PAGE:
Guyana and Suriname NDCs update CDEMA on Flood Impact
The Caribbean Disaster Emergency Management Agency (CDEMA) on Saturday engaged National Disaster Coordinators (NDCs) to discuss the impact of the floods in Guyana and Suriname and the relief management approach to be taken.
The meeting chaired by CDEMA’s Executive Director (ag) Ms. Elizabeth Riley saw Director General of the Civil Defence Commission (CDC), Lieutenant Colonel, Kester Craig and Head of Suriname’s National Coordination Center for Disaster Relief (NCCR), Colonel Jerry Slijngard updating the region on the situation which is affecting thousands of residents in both countries.
The meeting was informed that eight out of ten districts in Suriname are inundated, affecting at least 8,473 households, while in Guyana more than 29,000 households in more than 300 communities are affected, with 205 persons placed in shelters.
CDEMA’s Programme Manager for Preparedness and Response, Ms. Joanne Persad, said the meeting also sought to explore priority needs of both regional partners and come up with a system to prevent a flood of unsolicited goods.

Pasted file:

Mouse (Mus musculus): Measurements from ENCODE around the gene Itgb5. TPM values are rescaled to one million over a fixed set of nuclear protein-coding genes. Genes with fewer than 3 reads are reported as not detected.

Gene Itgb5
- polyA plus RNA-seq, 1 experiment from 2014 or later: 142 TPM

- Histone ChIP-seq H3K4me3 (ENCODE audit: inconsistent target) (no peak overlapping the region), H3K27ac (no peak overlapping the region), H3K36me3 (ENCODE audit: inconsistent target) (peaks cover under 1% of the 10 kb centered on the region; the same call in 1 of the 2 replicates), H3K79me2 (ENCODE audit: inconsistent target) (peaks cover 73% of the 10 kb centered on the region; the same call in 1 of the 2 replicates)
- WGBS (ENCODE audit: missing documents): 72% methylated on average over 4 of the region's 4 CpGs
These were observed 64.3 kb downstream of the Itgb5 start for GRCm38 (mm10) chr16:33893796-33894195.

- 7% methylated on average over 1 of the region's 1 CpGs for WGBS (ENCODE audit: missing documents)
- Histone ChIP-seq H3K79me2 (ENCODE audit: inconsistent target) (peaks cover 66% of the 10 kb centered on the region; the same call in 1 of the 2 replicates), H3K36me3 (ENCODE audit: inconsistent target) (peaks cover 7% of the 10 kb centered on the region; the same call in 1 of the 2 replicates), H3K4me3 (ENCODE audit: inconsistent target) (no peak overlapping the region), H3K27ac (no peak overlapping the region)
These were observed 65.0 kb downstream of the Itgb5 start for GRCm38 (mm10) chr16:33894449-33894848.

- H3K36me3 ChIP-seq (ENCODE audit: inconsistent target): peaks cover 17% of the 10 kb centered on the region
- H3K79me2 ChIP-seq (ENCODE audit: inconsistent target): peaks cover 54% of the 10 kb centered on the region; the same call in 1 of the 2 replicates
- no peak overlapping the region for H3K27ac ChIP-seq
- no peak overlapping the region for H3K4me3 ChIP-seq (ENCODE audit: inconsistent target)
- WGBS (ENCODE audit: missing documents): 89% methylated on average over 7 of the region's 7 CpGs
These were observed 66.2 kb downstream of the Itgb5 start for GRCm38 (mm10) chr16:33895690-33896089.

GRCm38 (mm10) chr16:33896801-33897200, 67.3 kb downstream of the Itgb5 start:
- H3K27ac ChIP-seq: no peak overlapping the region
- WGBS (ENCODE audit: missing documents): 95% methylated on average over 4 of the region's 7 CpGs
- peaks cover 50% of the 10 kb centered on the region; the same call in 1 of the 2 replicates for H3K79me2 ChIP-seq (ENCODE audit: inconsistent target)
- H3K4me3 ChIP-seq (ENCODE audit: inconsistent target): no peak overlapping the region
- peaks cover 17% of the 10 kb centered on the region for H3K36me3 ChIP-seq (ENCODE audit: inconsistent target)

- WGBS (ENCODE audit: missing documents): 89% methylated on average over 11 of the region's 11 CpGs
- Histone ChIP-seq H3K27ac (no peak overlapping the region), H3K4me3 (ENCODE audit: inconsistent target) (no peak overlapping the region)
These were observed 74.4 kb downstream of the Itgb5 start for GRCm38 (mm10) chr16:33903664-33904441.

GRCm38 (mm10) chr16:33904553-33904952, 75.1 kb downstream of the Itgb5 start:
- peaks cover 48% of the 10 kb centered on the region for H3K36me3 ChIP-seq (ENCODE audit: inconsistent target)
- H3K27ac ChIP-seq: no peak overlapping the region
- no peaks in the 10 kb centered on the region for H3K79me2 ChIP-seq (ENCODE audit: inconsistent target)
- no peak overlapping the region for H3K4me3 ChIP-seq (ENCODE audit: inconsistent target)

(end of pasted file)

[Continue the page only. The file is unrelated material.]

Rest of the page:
Guyana was commended for implementation of a Tracking Matrix which allows it to update its Needs List, based on resource allocation, which CDEMA has promised to further discuss, with a view of synchronizing the information.
Both countries were asked whether there is a list of organisations to which relief items can be consigned, and whether duty free concessions were being offered to these organisations since there was an issue in a member state where containers purporting to transport relief items were found to be carrying personal items.
Lt. Colonel Craig explained that in Guyana’s case, the CDC is not providing concession to items shipped to any organization adding that the Commission encourages a Coordinated Approach where supplies are handed over to the CDC for packaging then distributed to residents through local government bodies.
CDEMA also acknowledged Guyana’s request for technical assistance in the form of sectoral damage assessment teams to assess the five severely impacted regions.
The regional disaster body further urged Guyana and Suriname to start looking at recovery planning which is critical to accessing financing and livelihood planning.